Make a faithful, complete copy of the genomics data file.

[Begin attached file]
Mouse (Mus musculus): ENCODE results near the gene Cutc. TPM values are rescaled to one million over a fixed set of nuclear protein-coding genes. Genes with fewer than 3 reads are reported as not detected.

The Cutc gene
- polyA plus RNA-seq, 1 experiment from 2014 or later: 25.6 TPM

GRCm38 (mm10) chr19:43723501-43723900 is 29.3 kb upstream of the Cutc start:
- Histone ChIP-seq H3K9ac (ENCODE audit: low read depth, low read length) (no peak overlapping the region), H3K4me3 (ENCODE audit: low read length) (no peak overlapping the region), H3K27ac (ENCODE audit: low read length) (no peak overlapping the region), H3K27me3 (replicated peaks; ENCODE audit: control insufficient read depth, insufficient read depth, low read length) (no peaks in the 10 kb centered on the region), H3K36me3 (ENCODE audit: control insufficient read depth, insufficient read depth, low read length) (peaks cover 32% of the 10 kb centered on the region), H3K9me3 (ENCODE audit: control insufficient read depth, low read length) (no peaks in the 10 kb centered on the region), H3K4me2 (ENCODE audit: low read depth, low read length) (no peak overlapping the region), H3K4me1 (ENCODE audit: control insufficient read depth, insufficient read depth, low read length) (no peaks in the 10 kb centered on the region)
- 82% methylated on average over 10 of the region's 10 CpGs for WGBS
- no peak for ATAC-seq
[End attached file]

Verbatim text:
Mouse (Mus musculus): ENCODE results near the gene Cutc. TPM values are rescaled to one million over a fixed set of nuclear protein-coding genes. Genes with fewer than 3 reads are reported as not detected.

The Cutc gene
- polyA plus RNA-seq, 1 experiment from 2014 or later: 25.6 TPM

GRCm38 (mm10) chr19:43723501-43723900 is 29.3 kb upstream of the Cutc start:
- Histone ChIP-seq H3K9ac (ENCODE audit: low read depth, low read length) (no peak overlapping the region), H3K4me3 (ENCODE audit: low read length) (no peak overlapping the region), H3K27ac (ENCODE audit: low read length) (no peak overlapping the region), H3K27me3 (replicated peaks; ENCODE audit: control insufficient read depth, insufficient read depth, low read length) (no peaks in the 10 kb centered on the region), H3K36me3 (ENCODE audit: control insufficient read depth, insufficient read depth, low read length) (peaks cover 32% of the 10 kb centered on the region), H3K9me3 (ENCODE audit: control insufficient read depth, low read length) (no peaks in the 10 kb centered on the region), H3K4me2 (ENCODE audit: low read depth, low read length) (no peak overlapping the region), H3K4me1 (ENCODE audit: control insufficient read depth, insufficient read depth, low read length) (no peaks in the 10 kb centered on the region)
- 82% methylated on average over 10 of the region's 10 CpGs for WGBS
- no peak for ATAC-seq